As we contemplate the implications of the BP oil spill, California approaches another ominous milestone: the tenth anniversary of the series of electric power price shocks that came to be known as the California Energy Crisis of 2000-2001. Meanwhile, many try to unravel the economic crisis that walloped the U.S. and world economies so decisively over the last two years. Unfortunately, these disasters have a lot in common.
First, the oil spill. Yesterday, California’s governor declared that after seeing TV images of the oil slick in the Gulf, he was retracting his support for new oil drilling off of the Santa Barbara coast. The San Francisco Chronicle quotes him as saying, “You turn on the television and see this enormous disaster, you say to yourself, “Why would we want to take on that kind of risk?’” The lingering question for the rest of us: Why do you have to see an oil spill to know that one could happen?
Then, there is the California crisis, spurred by an electricity deregulation strategy that left the state’s utilities and their customers vulnerable to generator and marketer manipulation in the spot market. The well known results: rolling blackouts, a major utility bankruptcy, billions of dollars of new debt, and a governor deposed. After seeing what happened, state regulators and lawmakers stepped back and reduced the vulnerability to these markets. Why didn’t policymakers anticipate and study the possibility of price spikes before the deregulation process moved ahead?
Finally, there is the financial “meltdown”, resulting from a complex arrangement of sub-prime loans and derivative instruments which could only succeed if real estate prices never went down. Why were people oblivious to that risk? Did people think that housing prices would continue to go up forever?
In a new book called The Big Short: Inside the Doomsday Machine, Michael Lewis talks about the financial models used by investment houses to assess the risk of mortgage-backed derivatives. The models did not consider the possibility that real estate values could decline. In fact, they couldn’t – there was no capacity for entering negative numbers.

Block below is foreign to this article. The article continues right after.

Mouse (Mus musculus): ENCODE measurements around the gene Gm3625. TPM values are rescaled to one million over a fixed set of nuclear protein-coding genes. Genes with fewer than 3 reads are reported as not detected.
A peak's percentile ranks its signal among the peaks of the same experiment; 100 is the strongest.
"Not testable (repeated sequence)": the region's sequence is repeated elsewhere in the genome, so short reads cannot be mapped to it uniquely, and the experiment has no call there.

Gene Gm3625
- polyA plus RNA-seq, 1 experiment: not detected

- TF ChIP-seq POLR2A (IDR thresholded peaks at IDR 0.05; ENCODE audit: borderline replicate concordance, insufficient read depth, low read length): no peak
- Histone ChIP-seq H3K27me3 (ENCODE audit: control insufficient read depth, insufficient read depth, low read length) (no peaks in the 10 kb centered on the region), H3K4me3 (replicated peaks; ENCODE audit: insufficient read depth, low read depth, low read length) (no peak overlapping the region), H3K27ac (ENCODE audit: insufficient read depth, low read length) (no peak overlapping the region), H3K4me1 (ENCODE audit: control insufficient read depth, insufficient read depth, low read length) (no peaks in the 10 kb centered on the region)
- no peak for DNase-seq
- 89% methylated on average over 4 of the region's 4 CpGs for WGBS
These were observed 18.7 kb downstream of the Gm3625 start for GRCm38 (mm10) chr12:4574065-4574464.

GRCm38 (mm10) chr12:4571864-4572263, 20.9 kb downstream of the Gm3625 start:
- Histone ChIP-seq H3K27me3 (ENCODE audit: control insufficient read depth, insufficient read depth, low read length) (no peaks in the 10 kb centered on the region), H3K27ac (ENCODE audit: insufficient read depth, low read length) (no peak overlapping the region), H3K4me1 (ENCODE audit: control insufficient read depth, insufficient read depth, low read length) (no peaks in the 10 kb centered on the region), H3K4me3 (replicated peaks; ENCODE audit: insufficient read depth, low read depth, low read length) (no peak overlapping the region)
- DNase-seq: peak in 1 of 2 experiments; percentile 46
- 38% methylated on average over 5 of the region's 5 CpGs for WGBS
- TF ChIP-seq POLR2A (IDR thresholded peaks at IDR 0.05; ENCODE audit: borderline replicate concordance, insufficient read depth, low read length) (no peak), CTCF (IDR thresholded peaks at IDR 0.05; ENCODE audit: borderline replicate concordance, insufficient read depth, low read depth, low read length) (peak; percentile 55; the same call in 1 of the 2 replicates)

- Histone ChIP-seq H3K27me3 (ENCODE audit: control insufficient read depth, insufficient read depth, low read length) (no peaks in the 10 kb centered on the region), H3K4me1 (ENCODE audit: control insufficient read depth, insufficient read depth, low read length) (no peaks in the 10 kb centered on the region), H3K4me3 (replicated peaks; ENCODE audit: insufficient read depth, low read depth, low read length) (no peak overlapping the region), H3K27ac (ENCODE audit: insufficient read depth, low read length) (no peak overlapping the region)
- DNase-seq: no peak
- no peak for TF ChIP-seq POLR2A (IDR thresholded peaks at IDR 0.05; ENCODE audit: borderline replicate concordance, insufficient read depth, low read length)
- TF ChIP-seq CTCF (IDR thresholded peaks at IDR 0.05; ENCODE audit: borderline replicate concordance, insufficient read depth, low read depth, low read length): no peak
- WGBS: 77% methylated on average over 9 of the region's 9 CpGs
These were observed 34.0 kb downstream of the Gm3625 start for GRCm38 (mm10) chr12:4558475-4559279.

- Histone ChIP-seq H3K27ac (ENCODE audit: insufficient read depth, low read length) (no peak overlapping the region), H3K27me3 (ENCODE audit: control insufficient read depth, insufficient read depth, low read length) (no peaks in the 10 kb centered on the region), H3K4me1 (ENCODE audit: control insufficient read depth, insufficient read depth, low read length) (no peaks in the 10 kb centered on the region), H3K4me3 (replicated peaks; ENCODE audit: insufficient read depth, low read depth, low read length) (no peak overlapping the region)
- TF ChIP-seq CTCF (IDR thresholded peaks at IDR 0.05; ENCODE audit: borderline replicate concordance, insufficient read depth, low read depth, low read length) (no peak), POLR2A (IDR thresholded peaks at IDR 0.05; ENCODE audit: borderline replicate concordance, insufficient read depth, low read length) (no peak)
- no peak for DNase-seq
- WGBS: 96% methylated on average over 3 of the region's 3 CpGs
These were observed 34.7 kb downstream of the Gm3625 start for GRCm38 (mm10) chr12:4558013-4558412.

The electricity deregulation model adopted first by California regulators and then ratified by the California Legislature was engineered to minimize interference from naysayers. At the California Public Utilities Commission, those involved in designing the markets did so in isolation. Policy makers selected analysts who were predisposed to market-based solutions, and prohibited any of the other staff experts from participating in the design process. Public comment opportunities were largely ceremonial. Legislators crafted the deregulation bill in a series of night-time hearings and negotiation sessions. Only well-paid lobbyists could afford to sit through the process.
As for the governor’s shifting position on drilling offshore near Santa Barbara, he had undoubtedly been swayed by oil industry officials arguing that rigs are much safer now than they were when oil oozed onto Santa Barbara beaches in 1969, that this would be a different kind of drilling with a long and positive safety record. The question is, did the governor ever invite anyone to challenge these assumptions?
An effective decision maker ought to encourage skilled advisors to tell him why he might be wrong, and set up a steep burden of proof for those leaning the same way he is. And there needs to be greater recognition that even a small likelihood of failure could tip the balance against a certain initiative if the results of failure would be catastrophic. When asked about the $100 million of annual revenues the state might lose without the expanded drilling, the governor said, “If I have a choice to make up $100 million [or] see what I see in the Gulf of Mexico, I’d rather find a way to make up that $100 million.” The thing is, that perspective would have made as much sense a month ago as it does today.